Call Path Profiling of Monotonic Program Resources in UNIX
Robert J. Hall and Aaron J. Goldberg
AT&T Bell Laboratories
600 Mountain Ave.
Murray Hill, NJ 07974
Practical performance improvement of a complex program must be guided
by empirical measurements of its resource usage. Essentially, the
programmer wants to know where in the source code the program is
inefficient and why this is so. The process interface of UNIX System
V (proc(4)) provides access to the raw data (e.g. time, faults, traps,
and system calls) necessary to answering the why question, but gives
no guidance in answering the where question. This paper describes a
novel approach to the latter, Call Path Profiling, which is both more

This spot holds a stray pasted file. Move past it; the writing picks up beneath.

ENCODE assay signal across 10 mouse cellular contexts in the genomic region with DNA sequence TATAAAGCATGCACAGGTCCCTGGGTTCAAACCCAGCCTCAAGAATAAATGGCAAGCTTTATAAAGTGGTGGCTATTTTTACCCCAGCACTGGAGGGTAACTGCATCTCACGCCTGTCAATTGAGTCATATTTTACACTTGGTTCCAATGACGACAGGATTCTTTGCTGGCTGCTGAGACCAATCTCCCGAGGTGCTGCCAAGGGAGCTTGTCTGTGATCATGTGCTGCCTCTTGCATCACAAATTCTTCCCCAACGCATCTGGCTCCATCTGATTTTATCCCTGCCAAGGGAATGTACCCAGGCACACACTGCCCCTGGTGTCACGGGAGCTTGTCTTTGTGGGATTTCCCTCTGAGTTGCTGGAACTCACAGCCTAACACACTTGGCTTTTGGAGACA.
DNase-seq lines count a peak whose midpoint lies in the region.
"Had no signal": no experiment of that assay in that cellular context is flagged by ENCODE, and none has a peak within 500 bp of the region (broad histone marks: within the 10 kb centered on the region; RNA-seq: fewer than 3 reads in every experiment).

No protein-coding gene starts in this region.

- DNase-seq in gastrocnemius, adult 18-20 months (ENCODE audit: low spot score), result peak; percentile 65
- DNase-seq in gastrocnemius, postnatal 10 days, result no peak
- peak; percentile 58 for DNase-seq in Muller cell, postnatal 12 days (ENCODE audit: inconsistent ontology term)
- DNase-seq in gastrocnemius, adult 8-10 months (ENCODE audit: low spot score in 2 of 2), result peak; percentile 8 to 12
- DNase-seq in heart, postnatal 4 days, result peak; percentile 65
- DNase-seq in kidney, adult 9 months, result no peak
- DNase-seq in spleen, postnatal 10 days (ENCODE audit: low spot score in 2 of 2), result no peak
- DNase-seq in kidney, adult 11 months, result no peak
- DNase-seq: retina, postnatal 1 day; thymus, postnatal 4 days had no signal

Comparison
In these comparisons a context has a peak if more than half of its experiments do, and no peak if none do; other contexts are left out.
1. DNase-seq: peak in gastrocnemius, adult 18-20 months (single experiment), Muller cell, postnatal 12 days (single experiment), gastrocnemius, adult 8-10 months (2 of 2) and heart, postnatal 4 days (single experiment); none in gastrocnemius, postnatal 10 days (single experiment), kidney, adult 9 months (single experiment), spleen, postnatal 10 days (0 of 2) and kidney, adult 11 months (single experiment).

informative and more closely tied to the process of program
optimization than either trace-based or prof/gprof-like approaches.
In addition, by viewing consumption of a resource as the ticking of a
clock, we generalize the interval-based sampling approach of time
profilers to arbitrary monotonic resources. The approach is embodied
in several prototypes, including CPPROF which operates under System V.
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